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Amid predictions that higher education will be changed forever by the current pandemic, Professor James Miller, Deputy Vice-Chancellor at Glasgow Caledonian University, suggests the innovative ways the sector is responding to the crisis will make it even more valued in the future.
The current crisis has underlined the critical role played by the UK’s experts and researchers and the institutions supporting them, as well as the need for collaboration between them, says Dr Joe Marshall, Chief Executive of the National Centre for Universities and Business.
As a growing number of universities move teaching and assessment online in response to the coronavirus pandemic, the University of Derby is holding a virtual conference which aims to support staff in making the transition.
The Office for Students is leaving it up to universities to decide on particular approaches to the Coronavirus pandemic rather than issuing specific guidance, and has promised to minimises its regulatory demands on the sector in response to the crisis.
Opportunities are growing for UK higher education providers to expand in India, British Council research has found.
India has the largest university age population in the world, and combined with its significant economic growth, there is now an urgent demand for more transnational education -- where foreign universities deliver education in-country, says a report on the findings.
Transnational Education: A Guide for Creating Partnerships in India finds that enrolments on TNE programmes have risen steadily over the last five years to approximately 13,000 students in 2013/14, with those coming to the UK via TNE programmes now contributing up to a fifth of all Indian undergraduate students in UK.
Richard Everitt, Director of Education and Society for the British Council in India, commented ‘’This research shows that TNE opportunities must be taken seriously by any UK universities and colleges that want a long-term partnership with India. The report provides a practical guide in how to consider, establish and manage TNE relationships with an Indian institution. Just last month Prime Ministers Modi and Cameron announced the ‘2016 UK-India year of education, research and innovation’ and TNE growth will be a key aspect of that.”
Last week UK Business Innovation and Skills Secretary Sajid Javid and Indian Minister for Human Resources Smriti Irani officially launched the UK-India Year of Education and Research initiative, which will mean the UK initially sending around 100 academics to India. Javid also confirmed there will be a third phase of the UK-India Education and Research Initiative, which began in 2006 to enhance education links between the two countries.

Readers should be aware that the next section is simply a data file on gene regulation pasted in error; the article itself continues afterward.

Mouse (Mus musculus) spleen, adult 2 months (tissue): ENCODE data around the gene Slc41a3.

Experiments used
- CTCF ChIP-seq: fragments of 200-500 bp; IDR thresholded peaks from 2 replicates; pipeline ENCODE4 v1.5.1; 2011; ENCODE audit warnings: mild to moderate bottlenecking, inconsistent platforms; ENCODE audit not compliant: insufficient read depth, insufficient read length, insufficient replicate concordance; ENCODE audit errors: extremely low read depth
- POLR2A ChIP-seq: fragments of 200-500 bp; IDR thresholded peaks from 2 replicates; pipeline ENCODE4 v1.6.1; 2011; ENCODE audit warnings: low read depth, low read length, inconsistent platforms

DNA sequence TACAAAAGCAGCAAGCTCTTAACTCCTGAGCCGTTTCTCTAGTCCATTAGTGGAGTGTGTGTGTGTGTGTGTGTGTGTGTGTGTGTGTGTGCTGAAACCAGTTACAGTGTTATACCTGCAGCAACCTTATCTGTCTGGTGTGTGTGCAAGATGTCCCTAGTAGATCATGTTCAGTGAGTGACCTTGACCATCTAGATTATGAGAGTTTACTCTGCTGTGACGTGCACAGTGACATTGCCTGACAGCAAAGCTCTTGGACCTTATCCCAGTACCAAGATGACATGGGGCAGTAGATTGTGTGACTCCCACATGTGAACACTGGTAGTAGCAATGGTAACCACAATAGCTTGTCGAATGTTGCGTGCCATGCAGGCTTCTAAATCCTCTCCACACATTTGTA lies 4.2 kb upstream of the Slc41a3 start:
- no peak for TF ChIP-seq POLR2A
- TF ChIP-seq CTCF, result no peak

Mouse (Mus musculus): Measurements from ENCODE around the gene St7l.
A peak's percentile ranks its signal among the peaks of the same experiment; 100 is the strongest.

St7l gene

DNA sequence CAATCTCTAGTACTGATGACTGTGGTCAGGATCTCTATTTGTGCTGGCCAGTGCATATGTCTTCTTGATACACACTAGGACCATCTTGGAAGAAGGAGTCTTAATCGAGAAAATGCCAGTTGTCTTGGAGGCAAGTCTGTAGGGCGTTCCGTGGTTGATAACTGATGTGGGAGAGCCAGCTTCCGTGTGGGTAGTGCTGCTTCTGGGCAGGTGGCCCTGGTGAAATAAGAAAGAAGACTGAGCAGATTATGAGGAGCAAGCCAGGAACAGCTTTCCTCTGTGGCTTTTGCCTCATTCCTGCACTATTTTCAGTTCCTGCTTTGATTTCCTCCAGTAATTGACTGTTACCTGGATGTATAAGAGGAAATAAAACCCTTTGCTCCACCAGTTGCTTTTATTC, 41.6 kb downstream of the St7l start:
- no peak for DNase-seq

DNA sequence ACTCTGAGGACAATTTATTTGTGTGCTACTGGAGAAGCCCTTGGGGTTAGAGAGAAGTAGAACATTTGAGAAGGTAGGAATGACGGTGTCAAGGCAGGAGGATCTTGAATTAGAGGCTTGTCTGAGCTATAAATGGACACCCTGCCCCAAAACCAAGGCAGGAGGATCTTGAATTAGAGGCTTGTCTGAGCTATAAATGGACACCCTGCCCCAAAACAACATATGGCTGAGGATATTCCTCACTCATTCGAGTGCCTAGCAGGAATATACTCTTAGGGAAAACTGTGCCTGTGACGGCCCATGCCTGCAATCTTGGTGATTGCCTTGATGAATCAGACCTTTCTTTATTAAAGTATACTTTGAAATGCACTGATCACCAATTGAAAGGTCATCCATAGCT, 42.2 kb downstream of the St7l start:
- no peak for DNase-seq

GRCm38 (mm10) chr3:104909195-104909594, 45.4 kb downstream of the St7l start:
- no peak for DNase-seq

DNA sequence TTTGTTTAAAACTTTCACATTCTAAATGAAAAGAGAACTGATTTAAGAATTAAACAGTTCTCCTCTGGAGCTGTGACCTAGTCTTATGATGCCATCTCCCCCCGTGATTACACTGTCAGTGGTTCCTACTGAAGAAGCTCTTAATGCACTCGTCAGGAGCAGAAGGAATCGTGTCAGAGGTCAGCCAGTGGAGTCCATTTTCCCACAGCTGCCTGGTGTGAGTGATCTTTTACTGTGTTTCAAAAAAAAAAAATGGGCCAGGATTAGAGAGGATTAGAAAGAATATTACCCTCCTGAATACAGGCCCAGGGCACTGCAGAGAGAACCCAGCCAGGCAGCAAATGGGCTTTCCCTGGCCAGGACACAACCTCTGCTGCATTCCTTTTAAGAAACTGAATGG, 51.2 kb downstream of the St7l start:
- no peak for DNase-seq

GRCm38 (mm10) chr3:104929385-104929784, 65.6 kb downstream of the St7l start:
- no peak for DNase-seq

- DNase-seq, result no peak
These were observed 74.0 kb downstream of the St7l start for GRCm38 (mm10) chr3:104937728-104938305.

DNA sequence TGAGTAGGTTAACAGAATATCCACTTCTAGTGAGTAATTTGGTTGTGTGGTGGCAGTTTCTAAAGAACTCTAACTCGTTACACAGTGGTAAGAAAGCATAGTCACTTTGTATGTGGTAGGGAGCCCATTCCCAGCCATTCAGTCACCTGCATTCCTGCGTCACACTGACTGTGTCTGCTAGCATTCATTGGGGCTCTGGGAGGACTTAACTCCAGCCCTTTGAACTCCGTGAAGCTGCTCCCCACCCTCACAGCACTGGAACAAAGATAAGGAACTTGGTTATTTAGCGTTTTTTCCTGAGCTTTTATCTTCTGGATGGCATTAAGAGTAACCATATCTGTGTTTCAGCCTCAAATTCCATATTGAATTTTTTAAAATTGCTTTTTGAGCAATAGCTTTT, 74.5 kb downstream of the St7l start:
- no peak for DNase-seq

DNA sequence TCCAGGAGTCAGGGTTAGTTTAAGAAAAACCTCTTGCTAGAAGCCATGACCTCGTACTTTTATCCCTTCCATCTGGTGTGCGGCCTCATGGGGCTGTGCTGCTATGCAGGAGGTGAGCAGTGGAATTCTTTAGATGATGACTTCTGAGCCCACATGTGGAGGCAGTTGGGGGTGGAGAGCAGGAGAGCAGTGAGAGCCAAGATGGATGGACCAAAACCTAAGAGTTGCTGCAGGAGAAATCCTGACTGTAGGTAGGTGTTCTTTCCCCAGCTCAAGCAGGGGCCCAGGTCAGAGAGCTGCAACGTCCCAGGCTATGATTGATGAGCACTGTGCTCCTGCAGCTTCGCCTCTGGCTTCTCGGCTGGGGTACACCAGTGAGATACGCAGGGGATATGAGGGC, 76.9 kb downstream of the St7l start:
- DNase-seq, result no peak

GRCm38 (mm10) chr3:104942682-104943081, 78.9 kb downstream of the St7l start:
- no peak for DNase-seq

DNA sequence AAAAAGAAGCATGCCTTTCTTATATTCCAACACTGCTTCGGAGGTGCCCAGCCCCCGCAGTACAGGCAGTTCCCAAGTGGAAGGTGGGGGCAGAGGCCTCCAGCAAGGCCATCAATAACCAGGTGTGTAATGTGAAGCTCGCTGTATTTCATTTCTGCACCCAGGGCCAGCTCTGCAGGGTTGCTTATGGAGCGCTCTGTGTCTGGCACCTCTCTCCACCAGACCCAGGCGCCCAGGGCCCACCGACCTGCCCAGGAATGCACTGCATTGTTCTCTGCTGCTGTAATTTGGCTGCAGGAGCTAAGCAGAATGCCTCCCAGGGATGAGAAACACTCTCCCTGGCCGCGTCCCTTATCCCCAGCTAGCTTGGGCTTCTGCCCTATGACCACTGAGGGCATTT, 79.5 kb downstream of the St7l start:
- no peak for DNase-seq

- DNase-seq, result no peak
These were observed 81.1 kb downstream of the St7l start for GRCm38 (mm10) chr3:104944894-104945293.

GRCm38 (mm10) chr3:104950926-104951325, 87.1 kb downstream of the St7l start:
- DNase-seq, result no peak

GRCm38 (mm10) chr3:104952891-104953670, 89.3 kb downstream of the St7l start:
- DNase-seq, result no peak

The report states that successful TNE partnerships had given rise to many direct benefits, including a quick start-up of programmes, international training for staff, and tighter approaches to quality assurance. UK universities reported that they had gained a new understanding and networks with India, and increased staff and student exchanges with greater potential for student mobility to UK.
The report also found that many of the India-UK TNE partnerships were underpinned by strong staff relationships - teams with a shared outlook and understanding. Investment in team-building was identified as crucial.
Regulation has been considered a stumbling block to TNE expansion in India, but the British Council report concludes that the changes to TNE requirements recently introduced by the Indian University Grants Commission (UGC) and All India Council of Technical Education (AICTE) are supportive and allow foreign degrees to be delivered through TNE partnership arrangements.
However, there remains an associated need for parallel affiliation of any programme with an Indian university for a degree award. A further requirement is that all Indian education activities must be not-for profit.
The report notes that some challenges remain regarding the recognition of foreign degrees, particularly for distance learning, but the recent Association of Indian Universities (AIU) requirements offer some flexibility in defining equivalences of awards.
Two key challenges for foreign TNE expansion in India identified by the research are price-sensitivity and cultural differences. The relatively low fee levels for degree programmes in India will be a challenge for foreign universities with a higher cost base.
Cultural differences at both institutional and individual levels need to be recognised and addressed, the British Council research recommends. Potentially contrasting areas include cultures of learning, assessment and institutional management.
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